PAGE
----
When it comes to power rack essentials, the CAP Plus Performance Series Power Rack is definitely the Essentials, but with a burly, powder coated capital E. There’s only four posts so the CAP Plus Performance Series Power Rack is an excellent choice for those with limited budgets and space, but there’s enough room inside to do what you need to do. Speaking of those posts, they are hewn from 3×3 inch, 11 gauge steel. The standard top cross-member is a pull-up bar with a round cross section, and the standard j-hooks are welded from multiple pieces to be the strongest in the industry. All that, plus an long list of available upgrades means that the CAP Plus Performance Series Power Rack is a cage that can grow with you.
- Fully enclosed cage design, but without plate storage.
- Maximum safety for minimal investment.
- Safety arm length is 35 inches, inside width is 42 inches.
- Each side is a single welded piece for the ultimate in rigidity.
- Two pull-up bars
There is a basic, first situation when it’s not a good idea to do intensity prescriptions. That’s when the lifter is a newbie. And there are two really simple reasons for that. First is, that such powerlifters either don’t have 1RMs to base the on or the 1RMs they have are not correct. The latter reason occurs due to a mix of multiple factors. Such as limited technical ability, limited mobility, poor neurological efficiency, and the weak power of will. Secondly, new powerlifters usually progress very quickly to the next routines of the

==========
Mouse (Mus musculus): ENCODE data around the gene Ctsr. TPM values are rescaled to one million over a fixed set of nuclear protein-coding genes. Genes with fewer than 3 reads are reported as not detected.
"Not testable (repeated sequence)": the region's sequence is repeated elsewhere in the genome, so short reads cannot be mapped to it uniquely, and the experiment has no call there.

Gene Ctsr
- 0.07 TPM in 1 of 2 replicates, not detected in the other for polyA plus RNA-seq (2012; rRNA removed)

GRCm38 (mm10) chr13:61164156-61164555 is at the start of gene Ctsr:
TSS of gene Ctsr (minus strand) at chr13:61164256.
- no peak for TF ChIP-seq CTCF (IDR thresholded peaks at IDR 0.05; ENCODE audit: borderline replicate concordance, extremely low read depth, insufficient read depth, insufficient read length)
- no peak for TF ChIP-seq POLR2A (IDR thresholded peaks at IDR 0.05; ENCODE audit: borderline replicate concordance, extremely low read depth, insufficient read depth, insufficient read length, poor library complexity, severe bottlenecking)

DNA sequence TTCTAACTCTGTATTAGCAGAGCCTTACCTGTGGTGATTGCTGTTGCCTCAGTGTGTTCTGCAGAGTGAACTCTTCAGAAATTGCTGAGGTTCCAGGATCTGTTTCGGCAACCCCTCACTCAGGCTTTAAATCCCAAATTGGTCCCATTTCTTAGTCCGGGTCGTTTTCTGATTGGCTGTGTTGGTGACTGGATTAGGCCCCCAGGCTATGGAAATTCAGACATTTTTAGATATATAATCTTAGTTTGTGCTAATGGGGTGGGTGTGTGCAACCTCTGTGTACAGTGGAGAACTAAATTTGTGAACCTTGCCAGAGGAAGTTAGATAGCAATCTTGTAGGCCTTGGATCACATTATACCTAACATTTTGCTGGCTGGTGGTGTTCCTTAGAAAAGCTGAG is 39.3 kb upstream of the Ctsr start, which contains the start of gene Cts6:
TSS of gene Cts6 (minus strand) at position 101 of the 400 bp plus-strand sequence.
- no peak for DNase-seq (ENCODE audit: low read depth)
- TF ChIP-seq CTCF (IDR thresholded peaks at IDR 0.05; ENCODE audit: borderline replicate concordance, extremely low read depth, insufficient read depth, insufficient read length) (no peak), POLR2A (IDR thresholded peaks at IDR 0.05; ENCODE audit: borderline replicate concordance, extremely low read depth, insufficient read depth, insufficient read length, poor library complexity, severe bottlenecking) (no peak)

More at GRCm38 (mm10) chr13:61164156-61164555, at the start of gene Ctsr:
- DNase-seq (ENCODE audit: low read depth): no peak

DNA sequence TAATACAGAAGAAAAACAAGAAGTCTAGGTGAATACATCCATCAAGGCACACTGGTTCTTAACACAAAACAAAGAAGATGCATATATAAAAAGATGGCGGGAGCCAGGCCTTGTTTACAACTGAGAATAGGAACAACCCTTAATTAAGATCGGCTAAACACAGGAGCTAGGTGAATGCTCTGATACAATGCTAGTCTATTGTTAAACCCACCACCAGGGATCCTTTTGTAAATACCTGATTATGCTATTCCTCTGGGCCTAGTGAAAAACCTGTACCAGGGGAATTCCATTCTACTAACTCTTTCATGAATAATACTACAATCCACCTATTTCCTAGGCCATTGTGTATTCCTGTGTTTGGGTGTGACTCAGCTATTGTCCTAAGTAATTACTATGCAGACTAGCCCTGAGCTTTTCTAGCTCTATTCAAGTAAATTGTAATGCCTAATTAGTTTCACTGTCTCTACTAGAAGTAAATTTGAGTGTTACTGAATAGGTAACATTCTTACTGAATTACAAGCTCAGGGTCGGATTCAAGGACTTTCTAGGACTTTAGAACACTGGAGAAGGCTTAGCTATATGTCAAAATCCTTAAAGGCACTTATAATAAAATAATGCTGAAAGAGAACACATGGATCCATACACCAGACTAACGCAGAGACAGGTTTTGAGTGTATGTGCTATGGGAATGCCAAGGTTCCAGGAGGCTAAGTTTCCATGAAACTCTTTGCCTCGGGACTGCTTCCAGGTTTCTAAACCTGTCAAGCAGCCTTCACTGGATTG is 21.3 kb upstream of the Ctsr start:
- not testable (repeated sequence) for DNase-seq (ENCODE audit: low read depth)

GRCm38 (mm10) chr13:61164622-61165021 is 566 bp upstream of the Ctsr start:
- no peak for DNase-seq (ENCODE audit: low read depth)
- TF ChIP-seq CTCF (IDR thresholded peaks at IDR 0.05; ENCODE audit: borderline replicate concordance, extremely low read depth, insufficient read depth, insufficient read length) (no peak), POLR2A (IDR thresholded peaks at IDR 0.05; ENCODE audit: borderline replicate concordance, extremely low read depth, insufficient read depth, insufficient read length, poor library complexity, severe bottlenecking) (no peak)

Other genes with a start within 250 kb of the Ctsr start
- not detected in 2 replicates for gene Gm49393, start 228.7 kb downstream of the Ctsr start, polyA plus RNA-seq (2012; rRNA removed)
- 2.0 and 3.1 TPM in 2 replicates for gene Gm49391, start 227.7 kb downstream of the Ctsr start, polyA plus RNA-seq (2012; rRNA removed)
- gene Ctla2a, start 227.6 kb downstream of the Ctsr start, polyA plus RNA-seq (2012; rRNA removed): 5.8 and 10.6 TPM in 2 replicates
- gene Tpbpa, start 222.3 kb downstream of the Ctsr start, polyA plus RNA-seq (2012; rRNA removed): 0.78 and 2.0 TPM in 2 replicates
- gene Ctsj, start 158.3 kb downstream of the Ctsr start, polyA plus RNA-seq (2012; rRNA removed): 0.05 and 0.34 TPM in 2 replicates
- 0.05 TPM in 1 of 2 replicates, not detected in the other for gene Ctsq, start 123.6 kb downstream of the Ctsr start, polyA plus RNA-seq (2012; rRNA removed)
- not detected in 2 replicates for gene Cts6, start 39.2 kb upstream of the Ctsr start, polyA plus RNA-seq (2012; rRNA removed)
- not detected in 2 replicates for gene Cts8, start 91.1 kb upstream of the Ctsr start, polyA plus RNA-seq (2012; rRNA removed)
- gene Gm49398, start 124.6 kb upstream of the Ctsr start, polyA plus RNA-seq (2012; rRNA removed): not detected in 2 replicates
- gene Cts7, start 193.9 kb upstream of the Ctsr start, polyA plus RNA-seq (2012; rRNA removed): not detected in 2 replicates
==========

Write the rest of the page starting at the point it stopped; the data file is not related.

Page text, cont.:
There are millions of ways on how to compose good weightlifting workout programs. Some coaches stay true to few basic plans on such training. They simply tweak them to be fit for different skills and experience levels. But we are sticking to quite a different plan. We put our focus on intensity (actual weights) prescriptions for any specific powerlifter. I personally am sure there are times when both approaches are applicable, even within the same workout session…